The question is worth asking simply because of the job’s importance and its significance for U.S. national security. It is also relevant given Clinton’s unprecedented role in our national life over the last two decades.
Big news over the weekend was the world’s banks being given an extra four years to build up their cash piles, and given more flexibility about what assets they can throw into the pot. This is a serious loosening of the previously planned regime and could have a significant effect on banks’ willingness to lend and therefore the wider economy.
For over two years, banks have complained that they can’t oil the wheels of business investment and consumer spending while being forced to build up much larger capital reserves to ward off future financial crises. That contradiction has now been broken (a big win for the bank lobbyists) and the impact on economic recovery could be profound.
By Una Galani
The author is a Reuters Breakingviews columnist. The opinions expressed are her own.
Qatar has given Societe Generale an honorable exit from Egypt. State-backed Qatar National Bank will buy the French bank’s 77 percent stake in its Egyptian unit, National Societe Generale Bank (NSGB), through a mandatory tender offer valuing the whole at $2.6 billion. The valuation of 2 times book value is lower than pre-revolution multiples, and SocGen will have to carry some currency risk. But with few-sizeable buyers willing to live with Arab spring volatility, it makes sense for SocGen to shrink while it can.
from David Rohde:
The return of protests, tanks and death to the streets of Cairo this week is harrowing. So is the power of the rampant conspiracy theories that cause Muslim Brotherhood members and their secular opponents to sincerely believe they are defending Egypt’s revolution. Both sides are behaving abominably.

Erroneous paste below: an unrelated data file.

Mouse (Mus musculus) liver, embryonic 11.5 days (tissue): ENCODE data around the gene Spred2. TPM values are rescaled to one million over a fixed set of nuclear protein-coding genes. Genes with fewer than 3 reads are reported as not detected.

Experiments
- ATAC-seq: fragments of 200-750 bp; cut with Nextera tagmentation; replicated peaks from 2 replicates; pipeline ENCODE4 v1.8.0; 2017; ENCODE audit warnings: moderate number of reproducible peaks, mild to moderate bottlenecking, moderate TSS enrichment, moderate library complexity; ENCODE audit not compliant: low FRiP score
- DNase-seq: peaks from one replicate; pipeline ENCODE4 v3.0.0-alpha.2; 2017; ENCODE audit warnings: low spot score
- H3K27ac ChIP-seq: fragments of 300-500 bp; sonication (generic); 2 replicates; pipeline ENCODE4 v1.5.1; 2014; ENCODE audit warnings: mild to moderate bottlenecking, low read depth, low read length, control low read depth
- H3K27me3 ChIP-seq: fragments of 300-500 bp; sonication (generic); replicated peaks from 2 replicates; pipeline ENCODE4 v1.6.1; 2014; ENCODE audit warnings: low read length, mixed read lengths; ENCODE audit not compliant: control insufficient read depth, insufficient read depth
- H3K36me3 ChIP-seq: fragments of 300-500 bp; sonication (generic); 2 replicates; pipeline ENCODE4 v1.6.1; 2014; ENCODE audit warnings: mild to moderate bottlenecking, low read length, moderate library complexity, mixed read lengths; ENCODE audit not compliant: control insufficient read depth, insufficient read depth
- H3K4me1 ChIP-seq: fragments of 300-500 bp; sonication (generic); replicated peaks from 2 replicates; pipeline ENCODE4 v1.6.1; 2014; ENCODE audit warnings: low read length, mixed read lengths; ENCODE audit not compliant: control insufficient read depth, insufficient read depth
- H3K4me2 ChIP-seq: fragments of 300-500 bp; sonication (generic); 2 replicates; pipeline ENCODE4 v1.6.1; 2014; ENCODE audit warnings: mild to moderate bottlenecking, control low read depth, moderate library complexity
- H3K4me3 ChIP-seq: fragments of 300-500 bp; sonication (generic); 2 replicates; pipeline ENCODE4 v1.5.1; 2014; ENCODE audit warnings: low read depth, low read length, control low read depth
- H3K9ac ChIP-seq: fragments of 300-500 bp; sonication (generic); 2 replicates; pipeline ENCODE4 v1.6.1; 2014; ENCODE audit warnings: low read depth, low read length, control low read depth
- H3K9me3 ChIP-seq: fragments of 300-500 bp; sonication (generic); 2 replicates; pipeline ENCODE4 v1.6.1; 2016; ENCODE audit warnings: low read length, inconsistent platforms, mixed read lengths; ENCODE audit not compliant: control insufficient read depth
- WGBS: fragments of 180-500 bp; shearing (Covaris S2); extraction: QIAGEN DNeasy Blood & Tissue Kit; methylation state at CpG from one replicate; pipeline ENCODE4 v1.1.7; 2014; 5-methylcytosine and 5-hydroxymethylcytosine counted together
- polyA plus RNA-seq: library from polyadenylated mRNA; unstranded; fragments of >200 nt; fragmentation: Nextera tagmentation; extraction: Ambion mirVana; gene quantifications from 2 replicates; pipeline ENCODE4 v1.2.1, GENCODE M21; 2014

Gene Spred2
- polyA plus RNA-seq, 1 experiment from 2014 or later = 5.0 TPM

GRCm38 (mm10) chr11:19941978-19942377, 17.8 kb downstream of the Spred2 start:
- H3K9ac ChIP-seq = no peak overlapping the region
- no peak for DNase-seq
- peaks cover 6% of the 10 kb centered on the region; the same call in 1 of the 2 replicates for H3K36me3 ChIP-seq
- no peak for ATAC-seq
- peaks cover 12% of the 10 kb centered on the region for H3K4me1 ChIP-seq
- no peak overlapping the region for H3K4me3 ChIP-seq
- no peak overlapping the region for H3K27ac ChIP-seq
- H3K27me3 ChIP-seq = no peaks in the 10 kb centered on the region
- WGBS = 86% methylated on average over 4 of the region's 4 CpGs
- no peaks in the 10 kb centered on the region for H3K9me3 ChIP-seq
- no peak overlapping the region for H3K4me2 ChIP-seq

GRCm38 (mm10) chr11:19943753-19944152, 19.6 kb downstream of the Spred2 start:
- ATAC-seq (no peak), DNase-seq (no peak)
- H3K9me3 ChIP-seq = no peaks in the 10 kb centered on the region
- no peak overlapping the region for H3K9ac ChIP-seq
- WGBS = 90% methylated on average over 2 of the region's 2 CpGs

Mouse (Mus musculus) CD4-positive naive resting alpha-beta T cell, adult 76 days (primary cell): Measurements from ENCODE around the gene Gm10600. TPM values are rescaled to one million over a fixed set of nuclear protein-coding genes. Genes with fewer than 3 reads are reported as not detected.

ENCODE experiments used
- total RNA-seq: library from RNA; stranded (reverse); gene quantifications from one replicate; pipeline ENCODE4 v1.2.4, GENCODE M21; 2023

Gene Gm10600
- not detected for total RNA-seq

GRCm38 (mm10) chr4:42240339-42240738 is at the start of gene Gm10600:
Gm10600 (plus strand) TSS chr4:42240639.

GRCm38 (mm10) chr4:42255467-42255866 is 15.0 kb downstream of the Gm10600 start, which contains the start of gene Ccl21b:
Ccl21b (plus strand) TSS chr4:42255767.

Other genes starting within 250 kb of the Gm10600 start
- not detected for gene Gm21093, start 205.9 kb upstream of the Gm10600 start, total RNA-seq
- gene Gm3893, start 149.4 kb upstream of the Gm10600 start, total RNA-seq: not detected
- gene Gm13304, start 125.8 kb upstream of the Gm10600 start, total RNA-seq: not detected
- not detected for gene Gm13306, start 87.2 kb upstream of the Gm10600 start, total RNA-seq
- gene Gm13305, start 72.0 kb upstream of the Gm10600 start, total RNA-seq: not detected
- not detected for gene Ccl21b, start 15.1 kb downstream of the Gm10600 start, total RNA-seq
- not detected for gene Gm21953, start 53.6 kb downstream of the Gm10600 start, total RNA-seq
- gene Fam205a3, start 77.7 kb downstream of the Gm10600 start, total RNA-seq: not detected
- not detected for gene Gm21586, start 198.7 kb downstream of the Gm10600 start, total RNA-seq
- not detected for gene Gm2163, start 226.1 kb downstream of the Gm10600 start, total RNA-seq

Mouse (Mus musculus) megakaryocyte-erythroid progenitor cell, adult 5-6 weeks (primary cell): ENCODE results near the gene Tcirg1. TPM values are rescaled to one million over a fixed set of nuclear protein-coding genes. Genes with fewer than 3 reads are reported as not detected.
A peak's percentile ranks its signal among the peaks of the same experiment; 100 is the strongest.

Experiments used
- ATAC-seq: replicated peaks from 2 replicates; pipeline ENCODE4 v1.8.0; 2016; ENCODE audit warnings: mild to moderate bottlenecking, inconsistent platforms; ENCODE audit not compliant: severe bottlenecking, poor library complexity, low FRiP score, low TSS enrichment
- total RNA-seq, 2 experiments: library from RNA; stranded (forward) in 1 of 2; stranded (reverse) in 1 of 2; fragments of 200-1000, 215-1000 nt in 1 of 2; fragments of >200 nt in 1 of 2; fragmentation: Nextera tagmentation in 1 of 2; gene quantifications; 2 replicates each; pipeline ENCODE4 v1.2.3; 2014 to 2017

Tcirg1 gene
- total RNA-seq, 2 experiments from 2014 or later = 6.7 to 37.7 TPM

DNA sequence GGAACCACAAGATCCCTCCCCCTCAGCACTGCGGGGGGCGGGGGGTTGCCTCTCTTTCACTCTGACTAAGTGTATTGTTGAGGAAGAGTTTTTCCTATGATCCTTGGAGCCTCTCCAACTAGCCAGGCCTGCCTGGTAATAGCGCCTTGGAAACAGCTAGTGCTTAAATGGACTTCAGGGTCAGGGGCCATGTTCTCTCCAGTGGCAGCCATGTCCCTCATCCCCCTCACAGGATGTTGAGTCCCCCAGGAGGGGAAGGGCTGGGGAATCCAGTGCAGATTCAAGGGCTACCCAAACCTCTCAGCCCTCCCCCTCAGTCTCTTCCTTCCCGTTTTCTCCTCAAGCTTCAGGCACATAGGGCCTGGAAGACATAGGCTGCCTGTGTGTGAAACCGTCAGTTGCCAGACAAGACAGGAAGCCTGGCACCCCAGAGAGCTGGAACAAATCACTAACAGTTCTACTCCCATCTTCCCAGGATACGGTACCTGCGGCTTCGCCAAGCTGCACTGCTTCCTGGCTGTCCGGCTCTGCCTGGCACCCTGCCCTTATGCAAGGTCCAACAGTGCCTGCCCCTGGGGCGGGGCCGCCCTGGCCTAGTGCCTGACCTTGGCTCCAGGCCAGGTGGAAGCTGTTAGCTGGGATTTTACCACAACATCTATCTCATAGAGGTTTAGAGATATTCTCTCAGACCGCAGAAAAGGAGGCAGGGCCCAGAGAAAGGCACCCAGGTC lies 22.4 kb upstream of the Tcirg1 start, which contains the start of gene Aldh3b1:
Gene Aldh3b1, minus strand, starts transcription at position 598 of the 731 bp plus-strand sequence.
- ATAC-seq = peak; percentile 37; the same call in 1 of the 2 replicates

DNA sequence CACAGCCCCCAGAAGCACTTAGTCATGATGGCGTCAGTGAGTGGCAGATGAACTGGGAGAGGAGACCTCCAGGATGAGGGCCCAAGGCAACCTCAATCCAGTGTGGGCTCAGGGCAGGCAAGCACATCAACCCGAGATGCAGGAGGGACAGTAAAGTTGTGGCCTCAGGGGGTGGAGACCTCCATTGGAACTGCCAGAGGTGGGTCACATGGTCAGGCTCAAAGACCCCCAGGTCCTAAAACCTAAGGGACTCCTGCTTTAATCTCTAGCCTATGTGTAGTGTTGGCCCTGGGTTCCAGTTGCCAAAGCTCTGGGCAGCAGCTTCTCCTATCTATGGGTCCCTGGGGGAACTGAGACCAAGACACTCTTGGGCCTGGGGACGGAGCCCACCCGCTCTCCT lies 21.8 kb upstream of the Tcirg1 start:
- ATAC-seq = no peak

Criticisms of President Mohamed Mursi’s foolish and unnecessary power grab and rushed constitutional process are legitimate. So are complaints that the country’s secular opposition is poorly organized, lacks majority support and refuses to compromise.
from The Great Debate:
More than a week after a U.S.-Egyptian brokered ceasefire brought a fragile peace to Gaza, military analysts are busily assessing the fighting between Israel and Hamas. Their goal: Apply lessons from the eight-day battle to weaponry still in development.
Israel's frequent conflicts with its Arab neighbors have historically been proving grounds for the latest in battlefield technology. Arab-Israeli wars inspired the first operational aerial drones, radar-evading stealth warplanes and projectile-defeating armor. All are now staples of the world's leading militaries.
from Photographers Blog:
By Amr Abdallah Dalsh
I was on assignment on the Turkish-Syrian border when I was asked to come back home to help the Cairo team as the situation in Egypt developed with protests and clashes.
I arrived in Cairo early yesterday morning and planned to go to Tahrir square later in the day. When I reached the scene of the clashes near the square, which has witnessed a lot of clashes in the last few days, I found some members of the riot police coming close to reaching protesters. The police and the protesters normally do a tit for tat (cat and mouse) sort of thing. Police sirens blared. Usually the protesters run away quickly when they hear that sound. It was obvious that there were about five or six riot police to the left of the vehicle and they wanted to hit back at protesters with stones the protesters were hitting them with. Those few riot police entered a building near the protesters.